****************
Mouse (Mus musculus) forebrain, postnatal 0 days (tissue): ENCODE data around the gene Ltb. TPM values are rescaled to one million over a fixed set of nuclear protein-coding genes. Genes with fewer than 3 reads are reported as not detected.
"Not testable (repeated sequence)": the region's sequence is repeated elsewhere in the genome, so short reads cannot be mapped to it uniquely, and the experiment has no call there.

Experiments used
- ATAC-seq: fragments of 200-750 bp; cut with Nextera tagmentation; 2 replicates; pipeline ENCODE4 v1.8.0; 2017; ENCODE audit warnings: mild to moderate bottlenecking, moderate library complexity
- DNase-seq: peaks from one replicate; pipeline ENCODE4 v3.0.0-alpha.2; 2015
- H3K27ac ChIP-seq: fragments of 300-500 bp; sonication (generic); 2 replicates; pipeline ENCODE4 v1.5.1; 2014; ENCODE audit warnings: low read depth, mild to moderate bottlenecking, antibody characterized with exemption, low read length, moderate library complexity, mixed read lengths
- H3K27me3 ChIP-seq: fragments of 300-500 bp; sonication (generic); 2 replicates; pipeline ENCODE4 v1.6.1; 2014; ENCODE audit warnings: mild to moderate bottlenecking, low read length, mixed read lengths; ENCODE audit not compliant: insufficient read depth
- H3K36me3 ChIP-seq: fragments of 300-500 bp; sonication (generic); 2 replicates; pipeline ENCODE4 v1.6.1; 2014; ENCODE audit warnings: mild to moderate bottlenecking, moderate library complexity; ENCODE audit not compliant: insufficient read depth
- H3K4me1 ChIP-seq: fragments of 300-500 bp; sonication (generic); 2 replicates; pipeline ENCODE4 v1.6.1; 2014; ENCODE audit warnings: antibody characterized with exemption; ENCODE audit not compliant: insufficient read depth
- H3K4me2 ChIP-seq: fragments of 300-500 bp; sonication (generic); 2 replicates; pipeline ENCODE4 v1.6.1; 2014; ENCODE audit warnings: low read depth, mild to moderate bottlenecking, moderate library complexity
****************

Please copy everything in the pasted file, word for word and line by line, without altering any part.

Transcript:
Mouse (Mus musculus) forebrain, postnatal 0 days (tissue): ENCODE data around the gene Ltb. TPM values are rescaled to one million over a fixed set of nuclear protein-coding genes. Genes with fewer than 3 reads are reported as not detected.
"Not testable (repeated sequence)": the region's sequence is repeated elsewhere in the genome, so short reads cannot be mapped to it uniquely, and the experiment has no call there.

Experiments used
- ATAC-seq: fragments of 200-750 bp; cut with Nextera tagmentation; 2 replicates; pipeline ENCODE4 v1.8.0; 2017; ENCODE audit warnings: mild to moderate bottlenecking, moderate library complexity
- DNase-seq: peaks from one replicate; pipeline ENCODE4 v3.0.0-alpha.2; 2015
- H3K27ac ChIP-seq: fragments of 300-500 bp; sonication (generic); 2 replicates; pipeline ENCODE4 v1.5.1; 2014; ENCODE audit warnings: low read depth, mild to moderate bottlenecking, antibody characterized with exemption, low read length, moderate library complexity, mixed read lengths
- H3K27me3 ChIP-seq: fragments of 300-500 bp; sonication (generic); 2 replicates; pipeline ENCODE4 v1.6.1; 2014; ENCODE audit warnings: mild to moderate bottlenecking, low read length, mixed read lengths; ENCODE audit not compliant: insufficient read depth
- H3K36me3 ChIP-seq: fragments of 300-500 bp; sonication (generic); 2 replicates; pipeline ENCODE4 v1.6.1; 2014; ENCODE audit warnings: mild to moderate bottlenecking, moderate library complexity; ENCODE audit not compliant: insufficient read depth
- H3K4me1 ChIP-seq: fragments of 300-500 bp; sonication (generic); 2 replicates; pipeline ENCODE4 v1.6.1; 2014; ENCODE audit warnings: antibody characterized with exemption; ENCODE audit not compliant: insufficient read depth
- H3K4me2 ChIP-seq: fragments of 300-500 bp; sonication (generic); 2 replicates; pipeline ENCODE4 v1.6.1; 2014; ENCODE audit warnings: low read depth, mild to moderate bottlenecking, moderate library complexity